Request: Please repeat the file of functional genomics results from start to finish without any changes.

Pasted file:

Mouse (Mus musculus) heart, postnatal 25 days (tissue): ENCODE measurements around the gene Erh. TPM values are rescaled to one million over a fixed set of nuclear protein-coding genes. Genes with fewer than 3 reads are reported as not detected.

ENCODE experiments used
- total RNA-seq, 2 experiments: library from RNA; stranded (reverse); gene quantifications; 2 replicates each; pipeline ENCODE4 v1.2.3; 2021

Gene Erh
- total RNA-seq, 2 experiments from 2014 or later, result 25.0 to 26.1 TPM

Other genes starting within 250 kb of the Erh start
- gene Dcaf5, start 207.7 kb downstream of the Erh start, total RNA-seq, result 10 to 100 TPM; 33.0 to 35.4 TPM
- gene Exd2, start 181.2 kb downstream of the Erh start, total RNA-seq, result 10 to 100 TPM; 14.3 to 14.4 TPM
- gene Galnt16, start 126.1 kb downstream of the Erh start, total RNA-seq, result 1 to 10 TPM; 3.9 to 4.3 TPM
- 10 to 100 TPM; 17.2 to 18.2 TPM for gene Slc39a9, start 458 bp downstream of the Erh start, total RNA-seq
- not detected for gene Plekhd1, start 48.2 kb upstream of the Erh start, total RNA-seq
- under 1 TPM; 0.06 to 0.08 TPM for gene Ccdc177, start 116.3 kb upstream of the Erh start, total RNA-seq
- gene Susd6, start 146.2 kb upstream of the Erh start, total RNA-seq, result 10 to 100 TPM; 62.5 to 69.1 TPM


Mouse (Mus musculus) heart, postnatal 25 days (tissue): ENCODE measurements around the gene Erh. TPM values are rescaled to one million over a fixed set of nuclear protein-coding genes. Genes with fewer than 3 reads are reported as not detected.

ENCODE experiments used
- total RNA-seq, 2 experiments: library from RNA; stranded (reverse); gene quantifications; 2 replicates each; pipeline ENCODE4 v1.2.3; 2021

Gene Erh
- total RNA-seq, 2 experiments from 2014 or later, result 25.0 to 26.1 TPM

Other genes starting within 250 kb of the Erh start
- gene Dcaf5, start 207.7 kb downstream of the Erh start, total RNA-seq, result 10 to 100 TPM; 33.0 to 35.4 TPM
- gene Exd2, start 181.2 kb downstream of the Erh start, total RNA-seq, result 10 to 100 TPM; 14.3 to 14.4 TPM
- gene Galnt16, start 126.1 kb downstream of the Erh start, total RNA-seq, result 1 to 10 TPM; 3.9 to 4.3 TPM
- 10 to 100 TPM; 17.2 to 18.2 TPM for gene Slc39a9, start 458 bp downstream of the Erh start, total RNA-seq
- not detected for gene Plekhd1, start 48.2 kb upstream of the Erh start, total RNA-seq
- under 1 TPM; 0.06 to 0.08 TPM for gene Ccdc177, start 116.3 kb upstream of the Erh start, total RNA-seq
- gene Susd6, start 146.2 kb upstream of the Erh start, total RNA-seq, result 10 to 100 TPM; 62.5 to 69.1 TPM